Gender was traditionally used mainly in grammar, language, and linguistics contexts to refer to the sex assigned to nouns (especially in non-English languages). For example, the gender of the French noun maison (house) is feminine, while the gender of livre (book) is masculine. Words of the same gender tend to have similar endings, and they affect the forms of some of the surrounding words. Sex, meanwhile, was traditionally the term for males or females viewed as a group.
In recent decades, the meaning of sex has narrowed, and the word is now mainly confined to uses having to do with sexual intercourse and sexual organs. Gender, meanwhile, is increasingly used to refer to a person’s maleness or femaleness. For instance, we tend to say that a boy’s gender is male and a girl’s gender is female. Of course, the term is more complicated than that, and gender identity is not always tied to one’s sex organs. This at least partially explains why gender is now preferred in this extended use; gender denotes identity, which can be fluid and complicated, whereas what sex organs one has is pretty straightforward.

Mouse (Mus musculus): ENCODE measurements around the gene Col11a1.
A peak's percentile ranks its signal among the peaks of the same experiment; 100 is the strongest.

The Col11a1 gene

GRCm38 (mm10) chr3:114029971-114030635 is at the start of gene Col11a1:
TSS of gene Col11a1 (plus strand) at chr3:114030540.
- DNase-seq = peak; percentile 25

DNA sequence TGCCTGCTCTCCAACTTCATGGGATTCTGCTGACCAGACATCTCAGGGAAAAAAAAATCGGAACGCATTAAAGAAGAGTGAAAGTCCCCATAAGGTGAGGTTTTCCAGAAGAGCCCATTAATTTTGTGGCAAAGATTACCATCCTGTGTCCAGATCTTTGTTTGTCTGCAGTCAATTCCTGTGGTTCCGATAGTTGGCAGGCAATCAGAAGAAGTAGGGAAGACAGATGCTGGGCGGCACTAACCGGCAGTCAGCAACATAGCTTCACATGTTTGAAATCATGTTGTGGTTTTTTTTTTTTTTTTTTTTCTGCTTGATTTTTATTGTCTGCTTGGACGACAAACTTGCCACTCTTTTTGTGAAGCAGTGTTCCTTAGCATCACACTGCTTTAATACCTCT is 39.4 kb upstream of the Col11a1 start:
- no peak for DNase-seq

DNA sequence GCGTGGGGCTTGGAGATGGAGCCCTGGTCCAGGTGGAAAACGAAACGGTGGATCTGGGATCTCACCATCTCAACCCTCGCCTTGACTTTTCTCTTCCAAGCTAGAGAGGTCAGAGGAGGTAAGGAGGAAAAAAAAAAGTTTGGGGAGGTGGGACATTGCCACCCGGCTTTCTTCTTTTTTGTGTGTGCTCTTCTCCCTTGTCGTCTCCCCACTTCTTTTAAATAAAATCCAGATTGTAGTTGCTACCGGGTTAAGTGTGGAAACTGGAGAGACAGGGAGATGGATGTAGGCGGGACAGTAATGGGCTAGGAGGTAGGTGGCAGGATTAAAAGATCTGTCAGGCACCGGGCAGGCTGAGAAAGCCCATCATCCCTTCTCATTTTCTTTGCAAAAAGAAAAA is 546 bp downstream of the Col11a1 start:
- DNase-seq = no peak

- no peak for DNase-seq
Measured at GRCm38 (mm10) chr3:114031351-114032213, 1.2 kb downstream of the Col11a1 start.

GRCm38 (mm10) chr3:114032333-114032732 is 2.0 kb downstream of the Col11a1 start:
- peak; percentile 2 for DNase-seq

Sex is still sometimes used in its traditional senses. No one considers it wrong, but it tends to give way to gender for the reasons mentioned above and also because gender is considered more appropriate in contexts where sex and sexuality are not to be brought up.
There are several reasons why Chisolm’s race and gender overshadow her legislative achievements and political stances. [Gender and Political Communication in America, Janis L. Edwards]
Apparently, the two aren’t letting their babies’ gender be a surprise. [ABC News]
The 1986 EEOL had only limited effects upon gender discrimination in employment and might have created more difficult conditions for Japanese women. [A Path Toward Gender Equality, Yoshie Kobayashi]
The European Court could outlaw the use of gender in determining insurance pricing on 1 March when it rules on the matter. [Money Saving Expert]